Colin: And studies jazz. It’s taught me some tricks. His guitar playing style has changed since he started even. It’s more mature.

Tyler: They’ve made us better musicians. They’ve influenced how we write music, and what music we’re writing. Damien’s also writing music for us now and that’s from a completely different perspective that we’ve never had before.

 

DIY: Why did you wait so long to release Space Kings’ follow-up single, Apathy?

Colin: That song took as long as Bohemian Rhapsody to record. [Laughs] We did the scratch track pretty much as the band was starting to switch up members. Ruan came and did the scratch track with us, and the pre-planning, but ended up leaving the band as the guitar parts and the vocals were meant to be recorded. So we ended up asking Daniel (Basckin) to do the guitar parts. Wait, when did we start recording?

Tyler: Last year June, July.

Colin: Over a year ago.

Tyler: Clint came to lay down his drums, and that stayed on the track.

Colin: We kept going back to it, we did the guitar and stuff, but then we didn’t do the vocals for ages. Eventually we attempted it with like six people. [Laughs]

Tyler: You did the main vocals…

Colin: Then we got so much back up. That’s the most fun part of recording is getting all the homies in and screaming the chorus. We took too long though.

Tyler: It’s also because we lost members during that time.

Colin: It is kind of the love child of that whole change over. I want it to go away now though.

Tyler: Then we can release the new things that we’re working on.

 

DIY: Do you guys feel like releasing it is finishing off a chapter in Common Creatives?

Colin: I think so, yeah. It feels like we have to.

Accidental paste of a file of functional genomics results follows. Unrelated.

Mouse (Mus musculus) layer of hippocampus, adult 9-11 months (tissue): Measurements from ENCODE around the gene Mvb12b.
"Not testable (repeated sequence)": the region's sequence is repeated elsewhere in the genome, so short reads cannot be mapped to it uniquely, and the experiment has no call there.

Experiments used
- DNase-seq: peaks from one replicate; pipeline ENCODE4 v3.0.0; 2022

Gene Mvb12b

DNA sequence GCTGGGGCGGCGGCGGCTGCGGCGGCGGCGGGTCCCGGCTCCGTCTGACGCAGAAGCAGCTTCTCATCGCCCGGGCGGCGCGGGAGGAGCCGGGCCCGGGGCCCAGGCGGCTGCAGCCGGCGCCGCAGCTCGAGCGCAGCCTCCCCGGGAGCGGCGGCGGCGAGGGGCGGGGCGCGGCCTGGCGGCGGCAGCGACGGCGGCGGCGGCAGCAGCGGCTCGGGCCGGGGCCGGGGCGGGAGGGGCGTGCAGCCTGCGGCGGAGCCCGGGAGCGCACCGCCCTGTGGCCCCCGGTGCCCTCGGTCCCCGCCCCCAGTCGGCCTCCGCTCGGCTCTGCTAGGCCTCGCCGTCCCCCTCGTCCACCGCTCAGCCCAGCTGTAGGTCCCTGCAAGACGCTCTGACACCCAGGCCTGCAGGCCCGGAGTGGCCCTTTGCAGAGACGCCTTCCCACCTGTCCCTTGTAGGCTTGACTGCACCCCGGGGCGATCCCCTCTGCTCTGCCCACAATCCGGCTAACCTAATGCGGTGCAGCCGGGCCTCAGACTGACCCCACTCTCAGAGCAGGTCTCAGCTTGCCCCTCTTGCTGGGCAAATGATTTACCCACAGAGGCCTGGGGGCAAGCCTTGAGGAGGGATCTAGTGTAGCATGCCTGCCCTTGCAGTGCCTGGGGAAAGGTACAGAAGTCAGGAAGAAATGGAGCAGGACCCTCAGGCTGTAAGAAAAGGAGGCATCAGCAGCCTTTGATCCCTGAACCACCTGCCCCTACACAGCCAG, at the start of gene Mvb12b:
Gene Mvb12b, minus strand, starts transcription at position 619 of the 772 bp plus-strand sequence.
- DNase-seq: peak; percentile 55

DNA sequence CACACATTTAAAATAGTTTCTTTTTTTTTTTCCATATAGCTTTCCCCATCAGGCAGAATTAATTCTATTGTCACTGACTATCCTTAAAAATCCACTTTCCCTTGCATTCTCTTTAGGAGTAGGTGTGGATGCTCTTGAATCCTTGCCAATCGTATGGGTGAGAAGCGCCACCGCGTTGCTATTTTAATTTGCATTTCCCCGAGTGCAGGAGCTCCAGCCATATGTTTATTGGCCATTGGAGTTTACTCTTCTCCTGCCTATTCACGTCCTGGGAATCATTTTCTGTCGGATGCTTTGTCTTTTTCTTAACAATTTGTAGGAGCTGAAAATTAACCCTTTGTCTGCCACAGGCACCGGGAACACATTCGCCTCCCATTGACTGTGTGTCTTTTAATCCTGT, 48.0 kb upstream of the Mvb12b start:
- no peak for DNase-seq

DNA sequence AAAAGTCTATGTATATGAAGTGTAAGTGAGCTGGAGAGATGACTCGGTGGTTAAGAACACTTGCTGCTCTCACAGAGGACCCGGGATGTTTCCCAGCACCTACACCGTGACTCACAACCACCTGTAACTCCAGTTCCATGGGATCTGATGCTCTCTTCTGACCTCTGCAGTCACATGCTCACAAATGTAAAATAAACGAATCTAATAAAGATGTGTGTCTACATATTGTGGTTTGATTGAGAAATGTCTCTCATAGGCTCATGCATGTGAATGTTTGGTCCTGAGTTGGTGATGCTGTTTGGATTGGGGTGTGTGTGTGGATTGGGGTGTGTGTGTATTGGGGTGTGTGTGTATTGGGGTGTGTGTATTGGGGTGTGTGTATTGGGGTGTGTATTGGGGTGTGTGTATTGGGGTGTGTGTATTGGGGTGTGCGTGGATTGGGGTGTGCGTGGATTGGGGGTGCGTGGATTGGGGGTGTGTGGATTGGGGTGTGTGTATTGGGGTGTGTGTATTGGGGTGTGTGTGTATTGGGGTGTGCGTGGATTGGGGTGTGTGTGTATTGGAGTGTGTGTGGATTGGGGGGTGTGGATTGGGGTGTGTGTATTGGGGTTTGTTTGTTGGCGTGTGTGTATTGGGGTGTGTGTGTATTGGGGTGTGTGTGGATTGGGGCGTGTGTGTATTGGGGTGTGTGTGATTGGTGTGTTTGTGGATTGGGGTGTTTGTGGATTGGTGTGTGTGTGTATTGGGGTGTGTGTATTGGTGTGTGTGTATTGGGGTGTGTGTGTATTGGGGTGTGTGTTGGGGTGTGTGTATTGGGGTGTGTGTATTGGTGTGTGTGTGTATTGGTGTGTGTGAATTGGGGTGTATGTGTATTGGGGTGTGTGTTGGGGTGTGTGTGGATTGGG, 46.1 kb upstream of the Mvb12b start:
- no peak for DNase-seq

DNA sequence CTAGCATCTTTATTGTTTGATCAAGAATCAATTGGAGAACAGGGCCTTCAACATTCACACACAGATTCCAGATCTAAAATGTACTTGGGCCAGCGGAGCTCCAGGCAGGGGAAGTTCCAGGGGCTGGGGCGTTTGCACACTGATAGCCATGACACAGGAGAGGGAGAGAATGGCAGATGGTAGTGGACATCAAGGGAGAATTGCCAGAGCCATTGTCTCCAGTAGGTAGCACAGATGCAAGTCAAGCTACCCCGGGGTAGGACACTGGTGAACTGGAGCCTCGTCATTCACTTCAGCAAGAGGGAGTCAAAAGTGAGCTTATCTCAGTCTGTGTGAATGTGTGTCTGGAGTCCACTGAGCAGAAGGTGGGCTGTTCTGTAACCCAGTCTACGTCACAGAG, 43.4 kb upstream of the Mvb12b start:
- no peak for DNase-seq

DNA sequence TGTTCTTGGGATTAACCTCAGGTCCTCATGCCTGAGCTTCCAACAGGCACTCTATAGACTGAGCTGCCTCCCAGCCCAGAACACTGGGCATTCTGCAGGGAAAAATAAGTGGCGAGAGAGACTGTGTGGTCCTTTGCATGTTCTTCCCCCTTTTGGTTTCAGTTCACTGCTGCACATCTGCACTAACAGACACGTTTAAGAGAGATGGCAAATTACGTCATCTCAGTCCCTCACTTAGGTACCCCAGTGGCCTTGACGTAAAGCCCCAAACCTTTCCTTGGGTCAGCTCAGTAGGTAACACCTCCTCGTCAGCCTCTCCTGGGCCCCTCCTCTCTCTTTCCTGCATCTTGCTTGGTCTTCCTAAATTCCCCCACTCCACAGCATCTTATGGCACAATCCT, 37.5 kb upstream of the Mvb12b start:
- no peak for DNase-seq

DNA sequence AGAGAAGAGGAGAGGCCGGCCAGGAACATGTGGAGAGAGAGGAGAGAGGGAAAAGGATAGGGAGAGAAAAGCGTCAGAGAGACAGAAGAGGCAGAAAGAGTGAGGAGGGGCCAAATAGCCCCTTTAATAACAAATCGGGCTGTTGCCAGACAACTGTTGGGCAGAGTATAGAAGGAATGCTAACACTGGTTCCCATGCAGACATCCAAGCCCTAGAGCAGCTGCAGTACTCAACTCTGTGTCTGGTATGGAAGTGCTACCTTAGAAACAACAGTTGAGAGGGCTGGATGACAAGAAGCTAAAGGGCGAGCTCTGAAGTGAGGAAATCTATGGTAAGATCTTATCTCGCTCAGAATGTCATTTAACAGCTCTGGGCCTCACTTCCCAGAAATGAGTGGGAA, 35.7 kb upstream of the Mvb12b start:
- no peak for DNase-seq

Tyler: I also kind of enjoy it. [Laughs] I’ve grown attached to it over the last year and a half.

Colin: I think it’s definitely some sort of closure that we’ll have after it’s out. I mean, it was the last Common Creatives song that was written with all the original members.

 

What are the plans for recording after the release of Apathy?

Colin: We’ve been talking to that dude who did the Life Below EP, Rudi (Greyvenstein).

Tyler: We’ve been writing and practicing, so we’ll do a bit of production on that, lay down some scratch tracks.

Colin: Again we’re going to work with Dan. He’ll handle our production and stuff. I like having a producer, because it lets everyone settle in, and it’s nice to have an outsider take a look at it and piece it all together better for you. Hopefully we’re recording with Rudi in the next month and then by December, hope to God that we’ll have an EP out.

Tyler: Next year we want to play some festivals, do a tour.

Colin: Play lots of shows!

Tyler: Make music, play music. You can probably much catch us any weekend, ever. Just go somewhere, we might be there.

Colin: We’re going to be on the forever hometown tour.

Tyler: Aweh. Love you guys. Listen to Apathy.

[Laughs]